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Anesthetic (or anaesthetic, see spelling differences) is a drug that causes anesthesia-reversible loss of sensation. These drugs are generally administered to facilitate surgery. A wide variety of drugs are used in modern anesthetic practice. Many are rarely used outside of anesthesia, although others are used commonly by all disciplines. Anesthetics are categorized in to two classes: general anesthetics, which cause a reversible loss of consciousness (general anesthesia), and local anesthetics, which cause a reversible loss of sensation for a limited region of the body while maintaining consciousness.

Main article: Local anesthetic

Local anesthetics are agents that prevent transmission of nerve impulses without causing unconsciousness. They act by binding to fast sodium channels from within (in an open state). Local anesthetics can be either ester or amide based.

Ester local anesthetics (e.g., procaine, amethocaine, cocaine) are generally unstable in solution and fast-acting, and allergic reactions are common.

Amide local anesthetics (e.g., lidocaine, prilocaine, bupivicaine, levobupivacaine, ropivacaine, mepivacaine and dibucaine) are generally heat-stable, with a long shelf life (around 2 years). They have a slower onset and longer half-life than ester anaesthetics, and are usually racemic mixtures, with the exception of levobupivacaine (which is S(-) -bupivacaine) and ropivacaine (S(-)-ropivacaine). These agents are generally used within regional and epidural or spinal techniques, due to their longer duration of action, which provides adequate analgesia for surgery, labor, and symptomatic relief.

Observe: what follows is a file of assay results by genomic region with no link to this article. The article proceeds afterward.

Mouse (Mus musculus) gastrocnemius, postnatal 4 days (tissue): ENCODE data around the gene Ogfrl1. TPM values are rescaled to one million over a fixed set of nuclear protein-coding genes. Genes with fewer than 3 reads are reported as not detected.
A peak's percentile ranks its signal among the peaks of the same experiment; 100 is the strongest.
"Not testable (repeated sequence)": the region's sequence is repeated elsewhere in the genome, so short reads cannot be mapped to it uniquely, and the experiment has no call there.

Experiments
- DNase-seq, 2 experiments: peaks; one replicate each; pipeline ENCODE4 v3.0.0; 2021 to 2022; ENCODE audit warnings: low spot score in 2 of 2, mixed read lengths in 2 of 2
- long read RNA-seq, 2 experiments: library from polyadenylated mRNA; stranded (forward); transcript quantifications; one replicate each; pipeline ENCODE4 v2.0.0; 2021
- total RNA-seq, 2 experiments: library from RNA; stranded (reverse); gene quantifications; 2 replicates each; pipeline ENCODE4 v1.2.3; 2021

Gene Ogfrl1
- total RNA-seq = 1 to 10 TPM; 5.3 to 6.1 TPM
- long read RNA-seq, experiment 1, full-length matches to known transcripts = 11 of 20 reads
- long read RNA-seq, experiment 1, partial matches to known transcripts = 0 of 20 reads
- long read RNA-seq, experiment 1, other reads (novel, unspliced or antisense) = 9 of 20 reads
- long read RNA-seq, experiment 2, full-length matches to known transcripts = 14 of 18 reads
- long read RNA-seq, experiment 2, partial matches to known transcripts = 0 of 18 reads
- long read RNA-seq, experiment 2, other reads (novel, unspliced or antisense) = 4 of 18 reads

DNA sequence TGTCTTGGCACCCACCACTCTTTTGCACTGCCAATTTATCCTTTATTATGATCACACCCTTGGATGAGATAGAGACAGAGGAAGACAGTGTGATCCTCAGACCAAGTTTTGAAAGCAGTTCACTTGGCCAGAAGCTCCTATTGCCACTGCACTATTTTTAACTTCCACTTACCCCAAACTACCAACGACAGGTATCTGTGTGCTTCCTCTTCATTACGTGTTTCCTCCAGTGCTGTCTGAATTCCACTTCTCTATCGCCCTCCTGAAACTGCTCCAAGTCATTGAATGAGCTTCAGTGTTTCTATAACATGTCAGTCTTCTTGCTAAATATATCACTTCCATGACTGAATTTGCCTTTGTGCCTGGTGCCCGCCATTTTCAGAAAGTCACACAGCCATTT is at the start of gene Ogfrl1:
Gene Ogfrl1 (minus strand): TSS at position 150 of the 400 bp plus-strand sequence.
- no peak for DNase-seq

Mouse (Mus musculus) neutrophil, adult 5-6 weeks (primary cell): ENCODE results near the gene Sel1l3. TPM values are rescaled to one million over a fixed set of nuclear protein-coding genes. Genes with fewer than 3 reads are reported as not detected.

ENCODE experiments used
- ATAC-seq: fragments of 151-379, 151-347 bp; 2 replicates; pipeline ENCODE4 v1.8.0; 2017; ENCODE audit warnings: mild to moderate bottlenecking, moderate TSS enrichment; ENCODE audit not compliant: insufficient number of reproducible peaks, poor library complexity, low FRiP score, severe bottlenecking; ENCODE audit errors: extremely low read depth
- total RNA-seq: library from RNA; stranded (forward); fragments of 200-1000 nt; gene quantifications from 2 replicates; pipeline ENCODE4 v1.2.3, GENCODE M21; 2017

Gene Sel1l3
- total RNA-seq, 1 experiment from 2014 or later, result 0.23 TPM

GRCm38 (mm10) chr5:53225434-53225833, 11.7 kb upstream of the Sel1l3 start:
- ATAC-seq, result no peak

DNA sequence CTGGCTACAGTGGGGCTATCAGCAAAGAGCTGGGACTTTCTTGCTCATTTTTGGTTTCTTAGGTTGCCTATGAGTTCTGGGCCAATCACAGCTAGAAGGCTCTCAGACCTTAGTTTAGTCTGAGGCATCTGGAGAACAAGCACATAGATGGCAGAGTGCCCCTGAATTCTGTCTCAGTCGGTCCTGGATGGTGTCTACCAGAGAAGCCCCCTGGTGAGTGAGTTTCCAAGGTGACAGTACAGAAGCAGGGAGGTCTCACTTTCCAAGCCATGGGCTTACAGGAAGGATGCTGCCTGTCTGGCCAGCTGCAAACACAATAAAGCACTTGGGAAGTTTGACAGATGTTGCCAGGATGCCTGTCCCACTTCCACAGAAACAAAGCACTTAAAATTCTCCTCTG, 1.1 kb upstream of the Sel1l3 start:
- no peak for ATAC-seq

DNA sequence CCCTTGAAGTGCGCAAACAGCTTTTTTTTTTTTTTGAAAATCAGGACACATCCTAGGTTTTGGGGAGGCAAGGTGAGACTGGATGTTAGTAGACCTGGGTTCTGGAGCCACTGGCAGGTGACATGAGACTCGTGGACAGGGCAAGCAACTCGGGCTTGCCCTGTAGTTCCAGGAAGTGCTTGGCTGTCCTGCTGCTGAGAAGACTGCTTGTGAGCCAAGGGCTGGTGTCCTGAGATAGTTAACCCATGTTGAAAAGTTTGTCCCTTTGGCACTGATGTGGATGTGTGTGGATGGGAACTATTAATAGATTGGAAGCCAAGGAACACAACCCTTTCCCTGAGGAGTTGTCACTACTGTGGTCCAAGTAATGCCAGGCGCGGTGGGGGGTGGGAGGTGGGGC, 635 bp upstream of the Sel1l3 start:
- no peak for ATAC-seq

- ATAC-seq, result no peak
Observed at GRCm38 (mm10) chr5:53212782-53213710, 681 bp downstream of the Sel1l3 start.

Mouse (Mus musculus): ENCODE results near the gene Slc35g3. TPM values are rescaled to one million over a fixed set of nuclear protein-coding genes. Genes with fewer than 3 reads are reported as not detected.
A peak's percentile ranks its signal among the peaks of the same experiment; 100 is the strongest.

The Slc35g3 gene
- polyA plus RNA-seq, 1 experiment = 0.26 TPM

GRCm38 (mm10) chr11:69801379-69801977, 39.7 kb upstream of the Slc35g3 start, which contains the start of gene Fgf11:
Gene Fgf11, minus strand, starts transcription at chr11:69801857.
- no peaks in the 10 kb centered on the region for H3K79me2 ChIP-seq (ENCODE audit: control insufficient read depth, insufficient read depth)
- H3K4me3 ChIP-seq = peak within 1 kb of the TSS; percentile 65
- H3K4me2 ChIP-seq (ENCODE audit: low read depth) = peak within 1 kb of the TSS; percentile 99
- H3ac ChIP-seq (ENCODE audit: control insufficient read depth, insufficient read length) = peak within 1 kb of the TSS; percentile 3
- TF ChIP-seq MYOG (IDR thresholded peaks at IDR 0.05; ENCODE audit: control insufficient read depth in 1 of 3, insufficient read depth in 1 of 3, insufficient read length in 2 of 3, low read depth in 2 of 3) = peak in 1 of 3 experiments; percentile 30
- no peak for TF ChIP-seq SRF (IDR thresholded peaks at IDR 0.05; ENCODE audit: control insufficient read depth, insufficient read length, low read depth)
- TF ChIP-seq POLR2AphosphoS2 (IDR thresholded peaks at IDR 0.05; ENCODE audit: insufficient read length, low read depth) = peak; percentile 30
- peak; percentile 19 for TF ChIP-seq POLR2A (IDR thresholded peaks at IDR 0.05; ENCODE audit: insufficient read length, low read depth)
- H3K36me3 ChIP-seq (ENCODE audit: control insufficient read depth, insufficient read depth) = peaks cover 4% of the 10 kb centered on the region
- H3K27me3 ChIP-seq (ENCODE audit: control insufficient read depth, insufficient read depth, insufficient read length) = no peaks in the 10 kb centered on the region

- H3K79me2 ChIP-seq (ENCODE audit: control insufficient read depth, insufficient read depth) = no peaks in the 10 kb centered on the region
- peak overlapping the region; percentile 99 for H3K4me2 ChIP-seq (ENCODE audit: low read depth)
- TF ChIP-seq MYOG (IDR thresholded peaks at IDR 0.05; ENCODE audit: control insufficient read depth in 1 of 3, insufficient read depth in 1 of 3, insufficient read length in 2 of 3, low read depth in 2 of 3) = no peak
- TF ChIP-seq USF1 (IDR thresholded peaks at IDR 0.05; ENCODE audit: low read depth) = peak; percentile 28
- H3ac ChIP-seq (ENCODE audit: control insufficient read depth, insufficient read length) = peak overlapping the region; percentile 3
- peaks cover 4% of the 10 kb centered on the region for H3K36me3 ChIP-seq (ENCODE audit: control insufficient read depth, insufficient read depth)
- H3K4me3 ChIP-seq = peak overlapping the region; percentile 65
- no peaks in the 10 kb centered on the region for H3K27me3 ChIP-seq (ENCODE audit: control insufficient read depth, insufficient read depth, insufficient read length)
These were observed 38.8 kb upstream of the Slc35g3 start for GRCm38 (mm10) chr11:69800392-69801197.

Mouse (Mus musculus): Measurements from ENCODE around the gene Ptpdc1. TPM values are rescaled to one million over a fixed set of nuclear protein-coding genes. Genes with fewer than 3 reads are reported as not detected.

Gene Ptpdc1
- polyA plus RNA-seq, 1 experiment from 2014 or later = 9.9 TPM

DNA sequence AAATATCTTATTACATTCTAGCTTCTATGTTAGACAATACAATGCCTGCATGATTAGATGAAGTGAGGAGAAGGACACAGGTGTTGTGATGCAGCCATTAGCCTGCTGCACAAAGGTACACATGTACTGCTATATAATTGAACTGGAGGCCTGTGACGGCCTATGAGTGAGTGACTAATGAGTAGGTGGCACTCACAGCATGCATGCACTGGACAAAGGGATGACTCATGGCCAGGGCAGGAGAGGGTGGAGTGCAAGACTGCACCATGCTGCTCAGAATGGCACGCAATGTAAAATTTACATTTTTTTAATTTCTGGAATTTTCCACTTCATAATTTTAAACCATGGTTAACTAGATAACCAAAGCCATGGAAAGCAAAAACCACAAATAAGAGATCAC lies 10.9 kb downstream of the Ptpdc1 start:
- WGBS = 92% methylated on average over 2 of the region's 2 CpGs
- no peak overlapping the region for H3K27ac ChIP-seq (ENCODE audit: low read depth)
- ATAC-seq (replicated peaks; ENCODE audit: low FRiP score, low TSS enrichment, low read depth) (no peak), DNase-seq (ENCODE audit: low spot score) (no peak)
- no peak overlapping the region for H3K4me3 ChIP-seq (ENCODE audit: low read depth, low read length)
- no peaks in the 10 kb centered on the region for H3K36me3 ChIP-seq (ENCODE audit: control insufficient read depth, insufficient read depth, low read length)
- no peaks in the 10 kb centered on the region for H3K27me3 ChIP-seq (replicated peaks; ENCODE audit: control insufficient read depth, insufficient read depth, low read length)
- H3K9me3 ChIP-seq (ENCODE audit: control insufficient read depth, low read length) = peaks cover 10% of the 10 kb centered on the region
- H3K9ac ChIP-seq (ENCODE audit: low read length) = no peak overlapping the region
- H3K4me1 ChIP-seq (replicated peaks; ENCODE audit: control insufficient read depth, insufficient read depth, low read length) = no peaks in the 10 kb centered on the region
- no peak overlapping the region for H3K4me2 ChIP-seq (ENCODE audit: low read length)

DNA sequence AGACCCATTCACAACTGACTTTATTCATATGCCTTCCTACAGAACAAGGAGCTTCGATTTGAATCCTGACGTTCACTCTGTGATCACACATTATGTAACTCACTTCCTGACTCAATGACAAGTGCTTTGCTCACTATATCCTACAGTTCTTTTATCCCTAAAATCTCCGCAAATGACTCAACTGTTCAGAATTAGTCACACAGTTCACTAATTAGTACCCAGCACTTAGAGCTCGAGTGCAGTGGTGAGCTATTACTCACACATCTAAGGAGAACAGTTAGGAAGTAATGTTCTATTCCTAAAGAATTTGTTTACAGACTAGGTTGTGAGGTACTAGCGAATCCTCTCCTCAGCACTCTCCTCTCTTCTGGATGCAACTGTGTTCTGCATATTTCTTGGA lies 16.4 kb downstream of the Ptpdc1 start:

Only preservative-free local anesthetic agents may be injected intrathecally.

Adverse effects of local anesthesia are generally referred to as local anesthetic toxicity.

Effects may be localized or systemic.

Examples of systemic effects of local anesthesia:

Local anesthetic drugs are toxic to the heart (where they cause arrhythmia) and brain (where they may cause unconsciousness and seizures). Arrhythmias may be resistant to defibrillation and other standard treatments, and may lead to loss of heart function and death.

The first evidence of local anesthetic toxicity involves the nervous system, including agitation, confusion, dizziness, blurred vision, tinnitus, a metallic taste in the mouth, and nausea that can quickly progress to seizures and cardiovascular collapse.

Toxicity can occur with any local anesthetic as an individual reaction by that patient. Possible toxicity can be tested with pre-operative procedures to avoid toxic reactions during surgery.

An example of localized effect of local anesthesia:

Direct infiltration of local anesthetic into skeletal muscle will cause temporary paralysis of the muscle. Peripheral nerve blocks are when a nerve block is a shot of anesthetic near a specific nerve or group of nerves. It blocks pain in the part of the body supplied by the nerve. Nerve blocks are most often used for procedures on the hands, arms, feet, legs, or face. Epidural and spinal anesthesia is a shot of anesthetic near the spinal cord and the nerves that connect to it. It blocks pain from an entire region of the body, such as the belly, hips, or legs.